How do I know if I have a claim?
If you are treated unequally at work when compared to a similarly situated man, or you are experiencing sexual harassment, you may have a claim. Two types of discrimination are prohibited by Title VII; intentional discrimination (treating men in your same situation more favorably), and disparate impact (having policies that appear neutral but produce unequal effects for women).
These examples of sex discrimination may help you decide if you are being discriminated against because of your sex. They are just some examples of how company practices can discriminate against women, and many employers engage in discrimination that is more subtle than some of the examples given below:
Pay: You learn that you are paid less than men doing your same job, or substantially equivalent work, even though you have similar credentials and experience. This could include long-time co-workers or men who are newly hired.
Promotion: You have been successful in your job and have the sort of credentials and experience required for promotion, but men are routinely promoted over you. Some may have less experience and you may have even trained some of them.
Pay Band Advancement: Your company has a job classification system where positions are assigned to pay bands, and a position can be assigned to a higher pay band as the person’s job duties evolve. Your position does not get assigned to a higher pay band when your job duties change, even though similarly qualified men are routinely “moved up.”
Hiring: You are told that you were not hired because you might get married and quit, might get pregnant, you have small children, or that women don’t stay with a job. Or you are told that you did not get hired because the company’s customers or your potential co-workers prefer to deal with men.
Layoffs or firing: You are told that your job is being cut because of the economy or company restructuring, but men in the same job with similar experience, performance, or other credentials keep their jobs. If men are also laid off, they are recalled quicker and in greater numbers than similarly qualified women when the economy improves.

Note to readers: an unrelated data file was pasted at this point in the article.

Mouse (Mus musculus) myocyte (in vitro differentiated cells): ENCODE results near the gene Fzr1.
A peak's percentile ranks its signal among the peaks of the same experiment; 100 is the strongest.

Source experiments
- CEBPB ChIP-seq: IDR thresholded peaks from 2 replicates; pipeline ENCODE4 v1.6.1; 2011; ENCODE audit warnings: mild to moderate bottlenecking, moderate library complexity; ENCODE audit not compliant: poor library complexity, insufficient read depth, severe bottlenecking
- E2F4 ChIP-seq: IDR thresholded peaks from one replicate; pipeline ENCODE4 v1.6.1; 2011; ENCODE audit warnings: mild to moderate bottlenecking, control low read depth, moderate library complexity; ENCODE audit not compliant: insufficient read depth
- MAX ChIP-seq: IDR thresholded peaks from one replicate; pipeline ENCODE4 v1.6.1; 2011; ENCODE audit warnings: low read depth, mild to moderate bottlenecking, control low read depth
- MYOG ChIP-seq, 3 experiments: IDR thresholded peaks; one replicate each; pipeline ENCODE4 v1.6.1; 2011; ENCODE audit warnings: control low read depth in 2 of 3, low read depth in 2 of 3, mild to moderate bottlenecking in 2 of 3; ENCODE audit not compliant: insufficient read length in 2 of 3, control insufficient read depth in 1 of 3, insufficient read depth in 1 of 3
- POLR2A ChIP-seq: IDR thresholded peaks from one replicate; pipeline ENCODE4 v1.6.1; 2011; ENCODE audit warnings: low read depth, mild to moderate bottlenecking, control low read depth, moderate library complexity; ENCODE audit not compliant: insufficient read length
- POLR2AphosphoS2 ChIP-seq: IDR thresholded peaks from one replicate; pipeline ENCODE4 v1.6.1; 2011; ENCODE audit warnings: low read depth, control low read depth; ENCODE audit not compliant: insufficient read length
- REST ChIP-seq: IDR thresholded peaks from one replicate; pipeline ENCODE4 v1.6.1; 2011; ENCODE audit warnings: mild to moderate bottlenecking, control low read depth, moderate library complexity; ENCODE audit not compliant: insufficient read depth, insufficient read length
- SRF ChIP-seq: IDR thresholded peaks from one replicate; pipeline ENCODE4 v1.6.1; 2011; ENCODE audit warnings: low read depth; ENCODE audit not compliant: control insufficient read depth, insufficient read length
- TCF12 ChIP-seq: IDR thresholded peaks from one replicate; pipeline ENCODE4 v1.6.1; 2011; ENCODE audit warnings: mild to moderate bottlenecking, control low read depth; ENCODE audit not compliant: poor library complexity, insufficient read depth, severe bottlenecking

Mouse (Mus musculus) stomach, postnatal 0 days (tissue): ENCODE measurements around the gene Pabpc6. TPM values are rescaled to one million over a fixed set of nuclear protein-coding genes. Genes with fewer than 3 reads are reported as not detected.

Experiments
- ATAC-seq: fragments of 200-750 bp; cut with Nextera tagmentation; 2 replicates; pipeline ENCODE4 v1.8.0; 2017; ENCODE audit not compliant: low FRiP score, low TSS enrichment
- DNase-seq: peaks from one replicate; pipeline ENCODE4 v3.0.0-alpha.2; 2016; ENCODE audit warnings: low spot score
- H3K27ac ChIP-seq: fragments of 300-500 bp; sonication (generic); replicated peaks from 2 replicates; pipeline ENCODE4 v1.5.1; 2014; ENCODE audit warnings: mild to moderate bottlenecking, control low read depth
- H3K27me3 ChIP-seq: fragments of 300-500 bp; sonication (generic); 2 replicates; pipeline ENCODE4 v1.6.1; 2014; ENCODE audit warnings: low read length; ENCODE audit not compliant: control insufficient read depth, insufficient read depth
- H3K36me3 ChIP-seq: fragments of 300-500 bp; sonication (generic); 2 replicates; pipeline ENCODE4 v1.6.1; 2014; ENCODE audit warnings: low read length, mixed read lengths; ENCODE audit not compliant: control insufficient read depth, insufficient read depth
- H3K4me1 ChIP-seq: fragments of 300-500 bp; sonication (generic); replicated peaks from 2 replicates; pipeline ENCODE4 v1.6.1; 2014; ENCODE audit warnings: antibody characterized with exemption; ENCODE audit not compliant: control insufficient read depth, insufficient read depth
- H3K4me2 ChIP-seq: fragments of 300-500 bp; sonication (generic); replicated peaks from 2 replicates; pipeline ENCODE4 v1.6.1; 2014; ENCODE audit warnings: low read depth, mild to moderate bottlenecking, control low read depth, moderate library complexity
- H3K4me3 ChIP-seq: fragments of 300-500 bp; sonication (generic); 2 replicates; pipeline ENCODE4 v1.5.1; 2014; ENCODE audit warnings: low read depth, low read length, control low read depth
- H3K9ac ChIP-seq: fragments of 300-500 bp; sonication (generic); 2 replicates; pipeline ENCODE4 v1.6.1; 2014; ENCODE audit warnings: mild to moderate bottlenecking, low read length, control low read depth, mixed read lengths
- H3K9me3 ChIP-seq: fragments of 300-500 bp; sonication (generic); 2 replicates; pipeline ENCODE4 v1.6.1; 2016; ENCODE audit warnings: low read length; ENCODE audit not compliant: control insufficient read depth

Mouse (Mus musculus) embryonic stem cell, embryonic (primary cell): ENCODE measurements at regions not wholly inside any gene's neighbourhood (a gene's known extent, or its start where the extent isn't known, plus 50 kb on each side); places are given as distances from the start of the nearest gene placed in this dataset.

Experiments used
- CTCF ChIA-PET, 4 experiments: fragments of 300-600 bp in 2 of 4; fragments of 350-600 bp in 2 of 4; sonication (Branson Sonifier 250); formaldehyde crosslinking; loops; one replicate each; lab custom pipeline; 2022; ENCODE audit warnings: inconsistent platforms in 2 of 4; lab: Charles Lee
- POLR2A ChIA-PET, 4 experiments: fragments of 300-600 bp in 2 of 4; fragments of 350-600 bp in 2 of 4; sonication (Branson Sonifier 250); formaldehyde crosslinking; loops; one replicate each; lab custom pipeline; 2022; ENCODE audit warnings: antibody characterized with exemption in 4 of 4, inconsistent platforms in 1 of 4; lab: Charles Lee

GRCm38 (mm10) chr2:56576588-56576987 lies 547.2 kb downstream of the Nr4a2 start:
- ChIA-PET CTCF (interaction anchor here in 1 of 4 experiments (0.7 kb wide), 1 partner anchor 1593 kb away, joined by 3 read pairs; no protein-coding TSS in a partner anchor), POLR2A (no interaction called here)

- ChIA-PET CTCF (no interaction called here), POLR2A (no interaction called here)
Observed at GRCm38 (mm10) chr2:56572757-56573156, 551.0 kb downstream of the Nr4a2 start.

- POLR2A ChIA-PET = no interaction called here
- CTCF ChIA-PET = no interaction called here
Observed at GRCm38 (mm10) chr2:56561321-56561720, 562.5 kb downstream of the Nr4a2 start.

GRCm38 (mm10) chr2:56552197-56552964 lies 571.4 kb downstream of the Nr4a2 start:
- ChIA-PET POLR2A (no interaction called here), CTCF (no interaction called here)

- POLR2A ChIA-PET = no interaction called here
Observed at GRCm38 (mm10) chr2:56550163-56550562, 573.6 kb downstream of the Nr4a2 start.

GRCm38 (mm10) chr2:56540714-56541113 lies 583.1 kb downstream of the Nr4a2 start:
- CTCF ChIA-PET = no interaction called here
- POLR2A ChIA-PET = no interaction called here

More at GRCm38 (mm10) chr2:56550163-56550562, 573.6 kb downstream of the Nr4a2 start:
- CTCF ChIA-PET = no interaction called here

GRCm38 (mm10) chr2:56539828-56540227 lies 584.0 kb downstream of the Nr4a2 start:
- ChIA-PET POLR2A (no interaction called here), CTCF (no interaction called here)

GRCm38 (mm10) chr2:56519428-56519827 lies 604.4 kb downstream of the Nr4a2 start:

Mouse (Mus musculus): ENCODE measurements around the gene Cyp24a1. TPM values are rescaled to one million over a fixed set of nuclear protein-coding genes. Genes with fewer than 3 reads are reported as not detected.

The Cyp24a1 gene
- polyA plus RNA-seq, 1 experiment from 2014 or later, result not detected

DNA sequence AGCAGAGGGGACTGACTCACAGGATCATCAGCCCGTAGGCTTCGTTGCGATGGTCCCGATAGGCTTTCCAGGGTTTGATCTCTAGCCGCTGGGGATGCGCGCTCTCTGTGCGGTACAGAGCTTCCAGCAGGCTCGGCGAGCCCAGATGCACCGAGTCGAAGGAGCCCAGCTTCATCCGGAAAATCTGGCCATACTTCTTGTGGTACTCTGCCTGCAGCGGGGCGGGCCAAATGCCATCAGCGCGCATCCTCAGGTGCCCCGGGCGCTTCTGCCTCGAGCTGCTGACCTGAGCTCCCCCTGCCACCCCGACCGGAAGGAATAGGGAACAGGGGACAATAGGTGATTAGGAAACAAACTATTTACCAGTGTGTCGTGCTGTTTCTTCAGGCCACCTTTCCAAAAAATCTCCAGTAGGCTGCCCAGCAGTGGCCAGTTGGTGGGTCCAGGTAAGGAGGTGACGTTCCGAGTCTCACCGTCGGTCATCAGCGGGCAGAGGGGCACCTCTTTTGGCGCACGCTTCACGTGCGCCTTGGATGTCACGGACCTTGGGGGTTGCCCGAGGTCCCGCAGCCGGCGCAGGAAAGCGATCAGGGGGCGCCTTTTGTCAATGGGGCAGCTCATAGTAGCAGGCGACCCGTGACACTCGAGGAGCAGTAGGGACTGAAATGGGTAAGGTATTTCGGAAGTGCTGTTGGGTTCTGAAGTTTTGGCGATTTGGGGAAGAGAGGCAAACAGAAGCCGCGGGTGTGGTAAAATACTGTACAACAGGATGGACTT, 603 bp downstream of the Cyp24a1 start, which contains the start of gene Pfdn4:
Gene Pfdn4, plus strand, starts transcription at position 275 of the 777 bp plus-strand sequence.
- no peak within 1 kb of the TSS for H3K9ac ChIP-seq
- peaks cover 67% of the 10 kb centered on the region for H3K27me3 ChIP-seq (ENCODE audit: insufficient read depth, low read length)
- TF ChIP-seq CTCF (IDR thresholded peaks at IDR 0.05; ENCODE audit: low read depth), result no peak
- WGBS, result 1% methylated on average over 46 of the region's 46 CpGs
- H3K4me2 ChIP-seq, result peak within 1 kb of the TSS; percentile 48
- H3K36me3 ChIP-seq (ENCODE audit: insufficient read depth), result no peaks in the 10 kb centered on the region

Benefits: You male co-worker has bypass surgery and is granted disability leave under the company’s disability plan, but you are required to take vacation or sick leave time for your pregnancy because the disability plan “doesn’t cover pregnancy.” (Note: if there is no disability plan for either worker, the employer is not required to have one.)
Sexual Harassment: Your supervisor repeatedly tells dirty jokes, keeps provocative material on his desk, or asks you for dates, even though you have told him that the jokes and materials bother you, and you are not interested in seeing him after work. He tells you that you are just a prude, and implies that you should be more receptive if you want to keep your job.
Retaliation: You are fired, demoted, given a different schedule or a negative job evaluation after you complained about sex discrimination or sexual harassment, or after you participated in an investigation of sex discrimination at the company.
Irrelevant job requirements: The employer has requirements for a job that are not related to performance of the job (e.g. height requirements) but which have the effect of excluding women.
Training or support: Your employer routinely gives “plum accounts” to men, assigns staff support to your male co-workers while expecting you to do your own clerical work, or does not provide the same training opportunities to you as male co-workers.
Note: For an exhaustive discussion of sex discrimination and sexual harassment, including legal definitions, click on the Legal Momentum link below.
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